Potential Bioterrorism Agents with Mucocutaneous Findings (Anthrax, Plague, Tularemia, Smallpox)

  • Mariana Martinez
  • Emily RoseEmail author


A bioterrorism attack may occur, and prompt recognition is essential to prevent morbidity and mortality induced by these agents. This chapter reviews the classic presentation, atypical presentation, disease time course, and diagnostic features of several conditions that could potentially be used in a bioterrorism attack. Anthrax, plague, tularemia, and smallpox are reviewed, and the evidence-based management of each condition is detailed for the provider.


Bioterrorism Biological warfare Anthrax Plague Tularemia Smallpox 


  1. 1.
    Sternbach G. The history of anthrax. J Emerg Med. 2003;24(4):463–7.CrossRefPubMedGoogle Scholar
  2. 2.
    Bush LM, Perez MT. The Anthrax attacks 10 years later. Ann Intern Med. 2012;156:41–4.CrossRefPubMedGoogle Scholar
  3. 3.
    Brachman PS. Bioterrorism: an update with a focus on anthrax. Am J Epidemiol. 2002;155:981–7.CrossRefPubMedGoogle Scholar
  4. 4.
    Inglesby TV, O’Toole T, Henderson DA, Bartlett JG, Ascher MS, Eitzen E, et al. Anthrax as a biological weapon, 2002: updated recommendations for management. JAMA. 2002;287:2236–52.CrossRefPubMedGoogle Scholar
  5. 5.
    Doganay M, Metan G, Alp E. A review of cutaneous anthrax and its outcome. J Infect Public Health. 2010;3:98–105.CrossRefPubMedGoogle Scholar
  6. 6.
    Cinquetti G, Banal F, Dupuy AL, et al. Three related cases of cutaneous anthrax in France: clinical and laboratory aspects. Medicine. 2009;88(6):371–5.CrossRefPubMedGoogle Scholar
  7. 7.
    Carucci JA, McGovern TW, Norton SA, et al. Cutaneous anthrax management algorithm. J Am Acad Dermatol. 2002;47:766–9.CrossRefPubMedGoogle Scholar
  8. 8.
    Adalja AA, Toner E, Inglesby TV. Clinical management of potential bioterrorism-related conditions. N Engl J Med. 2015;372:954–62.CrossRefPubMedGoogle Scholar
  9. 9.
    Swartz MN. Recognition and Management of Anthrax: an update. N Engl J Med. 2001;345(22):1621–6.CrossRefPubMedGoogle Scholar
  10. 10.
    Inglesby TV, Henderson DA, Bartlett JG, Ascher MS, Eitzen E, Friedlander AM, et al. Anthrax as a biological weapon. JAMA. 1999;281:1735–45.CrossRefPubMedGoogle Scholar
  11. 11.
    Hendricks KA, Wright ME, Shadomy SV, et al. Centers for Disease Control and Prevention Expert Panel Meetings on Prevention and Treatment of Anthrax in Adults. Emerging Infectious Diseases. 2014;20(2):e130687Google Scholar
  12. 12.
    Dixon TC, Meselson M, Guillemin J, Hanna PC. Anthrax. N Engl J Med. 1999;341:815–26.CrossRefPubMedGoogle Scholar
  13. 13.
    Inglesby TV, Dennis DT, Henderson DA, et al. Plague as a biological weapon: medical and public health management. Working Group on Civilian Biodefense. JAMA. 2000 May 3;283(17):2281–90.CrossRefPubMedGoogle Scholar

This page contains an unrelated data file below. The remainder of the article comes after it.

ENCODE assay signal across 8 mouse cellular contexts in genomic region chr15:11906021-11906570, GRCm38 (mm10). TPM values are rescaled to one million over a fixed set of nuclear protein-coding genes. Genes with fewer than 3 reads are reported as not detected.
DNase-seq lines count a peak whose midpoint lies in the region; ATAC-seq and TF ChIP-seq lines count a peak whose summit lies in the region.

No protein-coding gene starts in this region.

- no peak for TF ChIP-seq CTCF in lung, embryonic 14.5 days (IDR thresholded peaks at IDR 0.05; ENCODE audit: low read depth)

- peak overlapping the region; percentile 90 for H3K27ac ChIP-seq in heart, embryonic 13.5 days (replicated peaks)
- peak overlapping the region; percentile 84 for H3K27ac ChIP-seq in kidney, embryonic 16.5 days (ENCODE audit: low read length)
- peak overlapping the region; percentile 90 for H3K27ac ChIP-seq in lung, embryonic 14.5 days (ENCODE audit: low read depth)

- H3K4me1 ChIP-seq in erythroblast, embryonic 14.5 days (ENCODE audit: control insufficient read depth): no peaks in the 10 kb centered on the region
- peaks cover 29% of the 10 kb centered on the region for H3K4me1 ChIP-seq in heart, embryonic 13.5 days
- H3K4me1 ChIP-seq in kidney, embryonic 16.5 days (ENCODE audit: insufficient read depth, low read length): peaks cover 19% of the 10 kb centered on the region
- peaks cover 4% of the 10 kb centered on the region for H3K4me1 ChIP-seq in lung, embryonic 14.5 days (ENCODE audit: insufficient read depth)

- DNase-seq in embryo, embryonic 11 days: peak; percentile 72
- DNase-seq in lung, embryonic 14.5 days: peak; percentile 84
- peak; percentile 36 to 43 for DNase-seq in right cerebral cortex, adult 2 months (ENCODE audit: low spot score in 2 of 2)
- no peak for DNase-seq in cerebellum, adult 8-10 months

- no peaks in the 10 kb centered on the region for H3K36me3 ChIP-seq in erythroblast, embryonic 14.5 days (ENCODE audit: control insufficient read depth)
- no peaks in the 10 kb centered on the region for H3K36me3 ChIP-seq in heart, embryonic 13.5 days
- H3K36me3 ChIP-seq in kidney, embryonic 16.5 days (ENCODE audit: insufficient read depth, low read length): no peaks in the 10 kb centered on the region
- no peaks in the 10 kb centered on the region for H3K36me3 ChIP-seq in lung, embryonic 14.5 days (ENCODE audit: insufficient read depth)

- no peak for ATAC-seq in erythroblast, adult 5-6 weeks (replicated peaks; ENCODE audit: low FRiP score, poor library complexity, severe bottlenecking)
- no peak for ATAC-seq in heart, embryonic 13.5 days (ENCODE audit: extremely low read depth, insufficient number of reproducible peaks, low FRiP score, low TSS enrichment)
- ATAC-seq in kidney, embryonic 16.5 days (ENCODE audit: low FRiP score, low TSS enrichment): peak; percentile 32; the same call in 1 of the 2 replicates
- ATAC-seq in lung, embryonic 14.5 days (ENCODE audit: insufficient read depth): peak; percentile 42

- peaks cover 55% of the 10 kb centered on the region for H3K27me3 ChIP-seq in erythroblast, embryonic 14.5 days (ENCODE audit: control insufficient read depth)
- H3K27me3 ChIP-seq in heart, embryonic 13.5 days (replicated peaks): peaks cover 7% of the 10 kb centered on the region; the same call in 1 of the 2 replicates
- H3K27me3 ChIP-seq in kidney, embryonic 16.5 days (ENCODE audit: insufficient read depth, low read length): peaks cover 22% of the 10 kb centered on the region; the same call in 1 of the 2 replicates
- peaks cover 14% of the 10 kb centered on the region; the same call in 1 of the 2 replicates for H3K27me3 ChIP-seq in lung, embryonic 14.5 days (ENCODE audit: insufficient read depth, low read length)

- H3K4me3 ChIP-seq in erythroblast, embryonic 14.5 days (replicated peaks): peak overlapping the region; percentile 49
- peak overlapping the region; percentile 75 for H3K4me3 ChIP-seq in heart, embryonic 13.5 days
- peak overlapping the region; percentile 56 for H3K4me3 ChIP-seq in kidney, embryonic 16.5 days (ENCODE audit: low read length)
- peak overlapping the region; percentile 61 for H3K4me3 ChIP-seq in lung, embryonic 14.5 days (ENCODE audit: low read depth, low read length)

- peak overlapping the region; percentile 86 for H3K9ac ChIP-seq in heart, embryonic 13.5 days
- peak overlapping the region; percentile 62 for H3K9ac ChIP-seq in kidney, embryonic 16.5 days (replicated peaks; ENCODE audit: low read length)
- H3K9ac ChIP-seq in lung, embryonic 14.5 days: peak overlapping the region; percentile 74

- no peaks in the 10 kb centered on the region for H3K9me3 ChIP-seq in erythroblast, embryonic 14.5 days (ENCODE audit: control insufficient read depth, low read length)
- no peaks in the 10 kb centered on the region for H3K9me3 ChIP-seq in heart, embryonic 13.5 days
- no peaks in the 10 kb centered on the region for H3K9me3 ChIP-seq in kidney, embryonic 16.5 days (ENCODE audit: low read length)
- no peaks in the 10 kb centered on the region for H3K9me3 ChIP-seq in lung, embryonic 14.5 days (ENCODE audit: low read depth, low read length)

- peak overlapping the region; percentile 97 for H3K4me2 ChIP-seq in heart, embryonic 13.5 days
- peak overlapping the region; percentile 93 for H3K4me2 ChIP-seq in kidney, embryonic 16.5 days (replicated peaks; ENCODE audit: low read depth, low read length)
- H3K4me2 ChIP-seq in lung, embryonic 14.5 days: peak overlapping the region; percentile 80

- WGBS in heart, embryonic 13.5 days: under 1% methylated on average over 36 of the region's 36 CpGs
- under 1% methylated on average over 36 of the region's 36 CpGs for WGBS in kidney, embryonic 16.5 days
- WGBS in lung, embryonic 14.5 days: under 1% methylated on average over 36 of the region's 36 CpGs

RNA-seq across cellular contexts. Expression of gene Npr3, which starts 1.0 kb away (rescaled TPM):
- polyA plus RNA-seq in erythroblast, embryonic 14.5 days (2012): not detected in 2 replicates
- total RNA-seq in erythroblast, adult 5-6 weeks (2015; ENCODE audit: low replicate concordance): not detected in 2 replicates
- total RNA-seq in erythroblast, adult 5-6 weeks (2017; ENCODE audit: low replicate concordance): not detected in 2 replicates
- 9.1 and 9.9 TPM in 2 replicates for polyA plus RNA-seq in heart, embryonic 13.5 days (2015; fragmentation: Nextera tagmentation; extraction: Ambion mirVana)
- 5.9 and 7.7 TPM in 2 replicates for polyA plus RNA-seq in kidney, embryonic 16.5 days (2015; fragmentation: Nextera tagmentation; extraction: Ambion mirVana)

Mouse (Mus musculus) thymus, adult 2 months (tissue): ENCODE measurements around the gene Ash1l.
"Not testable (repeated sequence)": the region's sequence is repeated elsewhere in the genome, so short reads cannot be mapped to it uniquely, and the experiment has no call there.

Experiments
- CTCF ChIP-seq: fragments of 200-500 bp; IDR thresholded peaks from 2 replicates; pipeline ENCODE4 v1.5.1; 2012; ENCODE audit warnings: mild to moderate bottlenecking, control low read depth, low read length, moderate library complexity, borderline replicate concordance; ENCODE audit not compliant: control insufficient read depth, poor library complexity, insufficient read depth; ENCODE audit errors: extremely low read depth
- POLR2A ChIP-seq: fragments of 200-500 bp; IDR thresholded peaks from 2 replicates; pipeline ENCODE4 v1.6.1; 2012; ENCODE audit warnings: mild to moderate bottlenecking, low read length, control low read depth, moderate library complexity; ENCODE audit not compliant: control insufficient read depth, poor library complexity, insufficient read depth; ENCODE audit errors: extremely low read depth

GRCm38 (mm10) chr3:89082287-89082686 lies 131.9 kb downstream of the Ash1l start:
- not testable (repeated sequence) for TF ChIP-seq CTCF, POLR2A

14. 14.
    Prentice MB, Rahalison L. Plague. Lancet. 2007;369:1196.CrossRefPubMedGoogle Scholar
  15. 15.
    CDC. Prevention of plague: recommendations of the Advisory Committee on Immunization Practices (ACIP). MMWR. 1996;45(RR-14):1–15.Google Scholar
  16. 16.
    CDC. Human plague – four States, 2006. MMWR. 2006;55(34):940–3.Google Scholar
  17. 17.
    Aquino LI, Wu JJ. Cutaneous manifestation of category A bioweapons. J Am Acad Dermatol. 2011;65:1213.e1–15.CrossRefGoogle Scholar
  18. 18.
    Kasper D, Fauci A, Hauser S, Longo D, Jameson J, Loscalzo J. Harrison’s principles of internal medicine, 19e; 2015 Available at: Accessed: 20 Nov 2017.
  19. 19.
    Kman NE, Nelson RN. Infectious agents of bioterrorism: a review for emergency physicians. Emerg Med Clin North Am. 2008;26(2):517–47.CrossRefPubMedGoogle Scholar
  20. 20.
    Hornick R. Tularemia revisited. N Engl J Med. 2001;345:1637–9.CrossRefPubMedGoogle Scholar
  21. 21.
    Dennis DT, Inglesby TV, Henderson DA, et al. Tularemia as a biological weapon: medical and public health management. JAMA. 2001;285:2763–73.CrossRefPubMedGoogle Scholar
  22. 22.
    Senel E, Satilmis O, Acar B. Dermatologic manifestations of tularemia: a study of cases in the mid-Anatolian region of Turkey. Int J Dermatol. 2015;54:e33–7.CrossRefPubMedGoogle Scholar
  23. 23.
    Breman JG, Diagnosis HDA. Management of Smallpox. N Engl J Med. 2002;346(17):1300.CrossRefPubMedGoogle Scholar
  24. 24.
    Moore ZS, Seward JF, Lane JM. Smallpox. Lancet. 2006;367:425–35.CrossRefPubMedGoogle Scholar
  25. 25.
    Centers for Disease Control and Prevention. Smallpox: for clinicians. Accessed 10 Aug 2017.
  26. 26.
    Cunha BA. Anthrax, tularemia, plague, ebola or smallpox as agents of bioterrorism: recognition in the emergency room. Clin Microbiol Infect. 2002;8:489–503.CrossRefPubMedGoogle Scholar

Copyright information

© Springer International Publishing AG, part of Springer Nature 2018

Authors and Affiliations

  1. 1.Department of Emergency MedicineLos Angeles County + University of Southern California Medical CenterLos AngelesUSA
  2. 2.Department of Emergency MedicineKeck School of Medicine of the University of Southern California, Los Angeles County + USC Medical CenterLos AngelesUSA

Personalised recommendations